IWitness enables teachers and their students to explore 1,000 video testimonies from Holocaust survivors and other witnesses, including all of the testimonies and video clips in Echoes and Reflections, along with supporting activities and resources that help build literacies needed in the 21st century.
During his sophomore year, Charlie Margaritis learned of gross human rights violations during the ongoing war in Uganda. In that conflict, tens of thousands of children were abducted, enslaved or murdered. He could not remain a bystander. He chose another path – to become an Upstander. He educated his peers about the conflict and reached out to “Invisible Children” in San Diego. He decided to organize a school-wide assembly at which the representative of “Invisible Children” spoke about the crisis in Uganda. A Southampton High School Chapter of Invisible Children grew out of the assembly, spearheaded by Charlie who remains its President. He also founded and is President of Key Club International at his school.
Charlie has widened the scope of his activism to try not only to help the children of Uganda, but to stop the war altogether. He lobbied Senator Kirsten Gillibrand, member of the Senate Armed Services Committee, to keep military advisors in Central Africa. He joined MoveDC last November in Washington, DC to raise awareness about Uganda and to support the President’s ground-breaking legislation identifying Joseph Kony as a war criminal. In addition, last summer, Charlie attended a peace and leadership conference titled “Fourth Estate.”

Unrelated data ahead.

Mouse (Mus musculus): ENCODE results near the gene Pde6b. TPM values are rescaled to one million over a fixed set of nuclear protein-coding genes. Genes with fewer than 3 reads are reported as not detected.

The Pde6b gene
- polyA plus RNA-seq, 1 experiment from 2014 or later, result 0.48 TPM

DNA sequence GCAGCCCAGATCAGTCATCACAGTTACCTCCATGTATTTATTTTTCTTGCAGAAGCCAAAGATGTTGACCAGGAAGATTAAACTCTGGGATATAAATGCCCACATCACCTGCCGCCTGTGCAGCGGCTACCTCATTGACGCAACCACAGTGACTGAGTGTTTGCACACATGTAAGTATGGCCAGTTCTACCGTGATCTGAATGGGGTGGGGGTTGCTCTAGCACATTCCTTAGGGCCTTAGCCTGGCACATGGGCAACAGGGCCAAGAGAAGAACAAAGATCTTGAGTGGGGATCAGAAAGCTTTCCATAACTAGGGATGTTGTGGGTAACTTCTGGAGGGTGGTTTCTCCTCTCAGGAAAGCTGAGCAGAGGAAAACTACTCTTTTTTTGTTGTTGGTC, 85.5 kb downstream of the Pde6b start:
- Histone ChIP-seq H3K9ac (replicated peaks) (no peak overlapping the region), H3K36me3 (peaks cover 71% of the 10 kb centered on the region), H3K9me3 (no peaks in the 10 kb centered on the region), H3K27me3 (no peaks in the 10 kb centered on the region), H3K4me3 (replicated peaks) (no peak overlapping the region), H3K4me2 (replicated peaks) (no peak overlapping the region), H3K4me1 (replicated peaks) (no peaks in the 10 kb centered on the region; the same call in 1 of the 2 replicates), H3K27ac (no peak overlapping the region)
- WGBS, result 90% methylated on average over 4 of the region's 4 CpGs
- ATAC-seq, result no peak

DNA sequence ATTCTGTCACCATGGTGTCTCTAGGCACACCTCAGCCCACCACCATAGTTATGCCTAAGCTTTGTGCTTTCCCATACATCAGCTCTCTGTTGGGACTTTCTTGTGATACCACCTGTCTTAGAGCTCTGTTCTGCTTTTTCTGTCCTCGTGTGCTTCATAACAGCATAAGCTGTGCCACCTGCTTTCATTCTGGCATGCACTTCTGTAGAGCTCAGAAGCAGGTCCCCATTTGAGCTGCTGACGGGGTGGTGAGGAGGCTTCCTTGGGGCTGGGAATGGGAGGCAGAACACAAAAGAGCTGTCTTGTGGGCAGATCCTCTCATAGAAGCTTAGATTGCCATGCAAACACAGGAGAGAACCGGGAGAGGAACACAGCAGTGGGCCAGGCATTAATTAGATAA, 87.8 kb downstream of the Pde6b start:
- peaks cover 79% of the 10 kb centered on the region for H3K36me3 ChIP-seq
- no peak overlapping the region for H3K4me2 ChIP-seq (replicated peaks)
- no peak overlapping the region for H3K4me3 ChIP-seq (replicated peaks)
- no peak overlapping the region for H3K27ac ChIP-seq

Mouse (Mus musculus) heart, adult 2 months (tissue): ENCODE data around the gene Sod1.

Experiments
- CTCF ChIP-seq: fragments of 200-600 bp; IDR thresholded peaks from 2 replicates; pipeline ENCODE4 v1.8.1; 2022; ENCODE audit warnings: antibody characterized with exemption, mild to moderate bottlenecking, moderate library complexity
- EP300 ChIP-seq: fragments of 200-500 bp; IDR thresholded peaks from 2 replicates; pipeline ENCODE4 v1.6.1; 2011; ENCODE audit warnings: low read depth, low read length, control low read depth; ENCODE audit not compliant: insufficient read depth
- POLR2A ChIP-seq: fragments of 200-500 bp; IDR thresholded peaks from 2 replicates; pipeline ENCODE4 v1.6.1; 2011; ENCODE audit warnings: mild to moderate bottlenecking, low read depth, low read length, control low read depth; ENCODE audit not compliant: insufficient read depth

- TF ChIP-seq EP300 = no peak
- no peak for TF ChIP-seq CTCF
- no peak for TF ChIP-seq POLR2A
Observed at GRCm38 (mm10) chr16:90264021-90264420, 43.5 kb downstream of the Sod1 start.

“Charlie’s activism is an example to us all of how we can effect change from wherever we currently stand,” said Dr. Sarah Cushman, Director of Youth Programs. #
Each month the Center accepts nominations from teachers, civic leaders, family and friends of a Long Island youth that has implemented the Center’s mission by advocating respect for all people. To nominate a student for “Upstander of the Month” or learn more, email Dr. Cushman at firstname.lastname@example.org.